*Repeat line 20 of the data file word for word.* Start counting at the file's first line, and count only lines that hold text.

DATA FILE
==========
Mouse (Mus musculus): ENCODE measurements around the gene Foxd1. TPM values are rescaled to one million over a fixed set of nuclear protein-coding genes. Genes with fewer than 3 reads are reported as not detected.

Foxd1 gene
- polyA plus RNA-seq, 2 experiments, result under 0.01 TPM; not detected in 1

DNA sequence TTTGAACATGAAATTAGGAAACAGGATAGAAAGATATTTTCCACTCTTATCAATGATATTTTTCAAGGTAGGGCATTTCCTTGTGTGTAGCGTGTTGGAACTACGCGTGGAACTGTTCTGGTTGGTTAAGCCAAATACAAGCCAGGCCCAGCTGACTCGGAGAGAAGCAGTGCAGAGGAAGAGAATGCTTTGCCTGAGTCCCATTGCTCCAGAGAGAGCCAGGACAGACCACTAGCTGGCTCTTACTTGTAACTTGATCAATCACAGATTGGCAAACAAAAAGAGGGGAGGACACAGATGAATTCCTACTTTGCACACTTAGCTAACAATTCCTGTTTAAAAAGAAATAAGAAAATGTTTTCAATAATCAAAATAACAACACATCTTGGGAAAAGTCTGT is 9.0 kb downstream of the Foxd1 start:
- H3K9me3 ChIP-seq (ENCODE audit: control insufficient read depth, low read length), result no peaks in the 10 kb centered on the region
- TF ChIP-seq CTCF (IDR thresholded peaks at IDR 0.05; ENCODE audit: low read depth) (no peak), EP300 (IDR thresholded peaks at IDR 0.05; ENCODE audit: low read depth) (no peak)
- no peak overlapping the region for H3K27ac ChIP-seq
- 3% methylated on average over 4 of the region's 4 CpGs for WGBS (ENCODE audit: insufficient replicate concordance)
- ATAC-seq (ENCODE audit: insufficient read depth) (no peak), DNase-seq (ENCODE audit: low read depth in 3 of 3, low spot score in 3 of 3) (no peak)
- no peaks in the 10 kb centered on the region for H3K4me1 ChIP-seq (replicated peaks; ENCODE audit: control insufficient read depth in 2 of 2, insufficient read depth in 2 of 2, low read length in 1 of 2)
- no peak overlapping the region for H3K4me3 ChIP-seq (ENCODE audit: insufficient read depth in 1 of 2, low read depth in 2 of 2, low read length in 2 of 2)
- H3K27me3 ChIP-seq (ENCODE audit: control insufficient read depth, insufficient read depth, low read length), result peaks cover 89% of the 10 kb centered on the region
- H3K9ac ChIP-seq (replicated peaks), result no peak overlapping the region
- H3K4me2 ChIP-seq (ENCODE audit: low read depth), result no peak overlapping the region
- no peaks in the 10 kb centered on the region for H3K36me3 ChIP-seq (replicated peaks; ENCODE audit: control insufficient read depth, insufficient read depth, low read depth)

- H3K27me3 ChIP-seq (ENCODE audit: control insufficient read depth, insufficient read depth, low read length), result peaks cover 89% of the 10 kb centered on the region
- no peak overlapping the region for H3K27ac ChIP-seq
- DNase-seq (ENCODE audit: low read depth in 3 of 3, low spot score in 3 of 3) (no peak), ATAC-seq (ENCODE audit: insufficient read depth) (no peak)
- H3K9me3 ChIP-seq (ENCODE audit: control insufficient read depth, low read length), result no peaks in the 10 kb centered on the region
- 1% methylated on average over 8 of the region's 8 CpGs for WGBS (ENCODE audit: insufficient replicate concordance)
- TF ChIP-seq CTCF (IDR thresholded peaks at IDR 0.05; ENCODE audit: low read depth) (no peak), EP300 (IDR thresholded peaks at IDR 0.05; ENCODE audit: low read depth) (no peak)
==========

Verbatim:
- 1% methylated on average over 8 of the region's 8 CpGs for WGBS (ENCODE audit: insufficient replicate concordance)